So what’s changed to make the story muddled? The advantages of good lighting and the potential benefits to end users have not changed. Yes, we can now control lights with open protocols and tablets and smartphones and that’s all good. And yes in many cases the capital cost has gone up, but running costs have come down – so the accountants are happy. Great, terrific. But the usable properties of light have not changed – they can still be summarised as colour, distribution, intensity and movement (in the sense of change over time). And yet what a lot of people are shouting about is none of these things. Now it’s all about the LEDs – riveting subjects like thermal management, CRI and lumens. True, I did once talk about ‘initial’ or ‘design’ lumens when comparing alternative light sources that could be interchanged in the same luminaire. But that’s a far cry from being constantly bombarded by people wanting to talk about lumens.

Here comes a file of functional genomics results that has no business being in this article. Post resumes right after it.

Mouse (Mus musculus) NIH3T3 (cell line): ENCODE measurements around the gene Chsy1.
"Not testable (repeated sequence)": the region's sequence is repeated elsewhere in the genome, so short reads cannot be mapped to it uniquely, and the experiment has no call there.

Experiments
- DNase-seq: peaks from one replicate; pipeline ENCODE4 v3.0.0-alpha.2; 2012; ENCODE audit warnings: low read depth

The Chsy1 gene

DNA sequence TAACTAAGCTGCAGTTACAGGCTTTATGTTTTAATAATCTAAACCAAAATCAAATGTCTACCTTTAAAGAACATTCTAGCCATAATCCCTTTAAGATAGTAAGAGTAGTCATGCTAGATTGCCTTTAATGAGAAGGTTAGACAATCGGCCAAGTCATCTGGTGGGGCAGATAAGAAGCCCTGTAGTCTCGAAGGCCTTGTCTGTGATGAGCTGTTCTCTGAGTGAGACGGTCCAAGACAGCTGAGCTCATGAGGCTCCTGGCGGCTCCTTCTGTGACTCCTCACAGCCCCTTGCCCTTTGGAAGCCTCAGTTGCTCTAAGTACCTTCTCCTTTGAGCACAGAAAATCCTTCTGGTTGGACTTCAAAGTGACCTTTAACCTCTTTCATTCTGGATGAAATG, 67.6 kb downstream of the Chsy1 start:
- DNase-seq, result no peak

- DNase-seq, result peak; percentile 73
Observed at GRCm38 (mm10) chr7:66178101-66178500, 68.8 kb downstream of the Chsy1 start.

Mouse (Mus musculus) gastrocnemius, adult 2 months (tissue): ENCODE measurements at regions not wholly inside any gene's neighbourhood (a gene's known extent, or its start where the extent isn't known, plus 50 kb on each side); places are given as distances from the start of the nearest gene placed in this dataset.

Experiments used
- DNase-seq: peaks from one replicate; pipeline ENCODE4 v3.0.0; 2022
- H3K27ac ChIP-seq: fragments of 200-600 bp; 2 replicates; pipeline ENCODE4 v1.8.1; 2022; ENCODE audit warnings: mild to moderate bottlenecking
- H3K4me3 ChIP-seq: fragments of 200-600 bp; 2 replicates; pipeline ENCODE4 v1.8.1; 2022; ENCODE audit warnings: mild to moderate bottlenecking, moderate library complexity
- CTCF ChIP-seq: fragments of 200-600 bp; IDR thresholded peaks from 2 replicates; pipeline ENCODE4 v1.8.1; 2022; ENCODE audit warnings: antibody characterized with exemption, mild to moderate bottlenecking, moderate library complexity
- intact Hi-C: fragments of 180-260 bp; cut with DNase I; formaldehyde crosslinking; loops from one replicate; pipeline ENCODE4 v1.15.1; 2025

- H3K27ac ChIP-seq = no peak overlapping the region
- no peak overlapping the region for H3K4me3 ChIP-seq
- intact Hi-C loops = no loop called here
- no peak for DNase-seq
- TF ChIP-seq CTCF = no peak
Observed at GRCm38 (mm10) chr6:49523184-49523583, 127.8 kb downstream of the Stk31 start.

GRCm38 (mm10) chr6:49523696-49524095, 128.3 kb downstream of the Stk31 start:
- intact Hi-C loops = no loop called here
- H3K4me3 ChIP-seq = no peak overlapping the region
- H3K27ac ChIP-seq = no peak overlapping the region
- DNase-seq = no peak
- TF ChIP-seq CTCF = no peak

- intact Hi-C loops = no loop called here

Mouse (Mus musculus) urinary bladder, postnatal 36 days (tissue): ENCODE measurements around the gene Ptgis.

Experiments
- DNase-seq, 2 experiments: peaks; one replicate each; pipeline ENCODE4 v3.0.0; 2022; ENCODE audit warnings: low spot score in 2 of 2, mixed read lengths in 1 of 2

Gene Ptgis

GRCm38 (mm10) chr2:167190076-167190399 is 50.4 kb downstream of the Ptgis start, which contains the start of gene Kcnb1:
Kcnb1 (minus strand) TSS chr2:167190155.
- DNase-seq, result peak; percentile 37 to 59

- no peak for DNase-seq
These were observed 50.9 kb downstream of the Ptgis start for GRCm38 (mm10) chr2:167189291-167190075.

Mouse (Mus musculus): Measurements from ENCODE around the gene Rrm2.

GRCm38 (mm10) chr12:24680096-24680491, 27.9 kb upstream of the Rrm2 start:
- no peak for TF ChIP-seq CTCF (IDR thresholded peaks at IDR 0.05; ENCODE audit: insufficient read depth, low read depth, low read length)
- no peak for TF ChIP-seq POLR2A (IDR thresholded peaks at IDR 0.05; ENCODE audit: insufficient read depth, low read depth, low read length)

Don’t get me wrong, I’m really happy for you that you have an LED that is greater than 200 lumens per watt. Thrilled, really. But it would be remiss of me not to mention that no professional lighting designer actually gives a shit about something’s possible light output – what they (and their customers) care about is what the lighting will actually do for them. Things like the consistent quality of the light over the course of its life, how that light is modified and controlled, how much light (intensity] actually gets out of the luminaire and where that light goes. Yes, we want to know the CRI and when the answer is less than 90 (as it so often seems to be) we also want to know the R9 value, but only so we know how much we have to compromise on the 100 out of 100 rating that we were all selfishly accustomed to thanks to incandescent luminaires.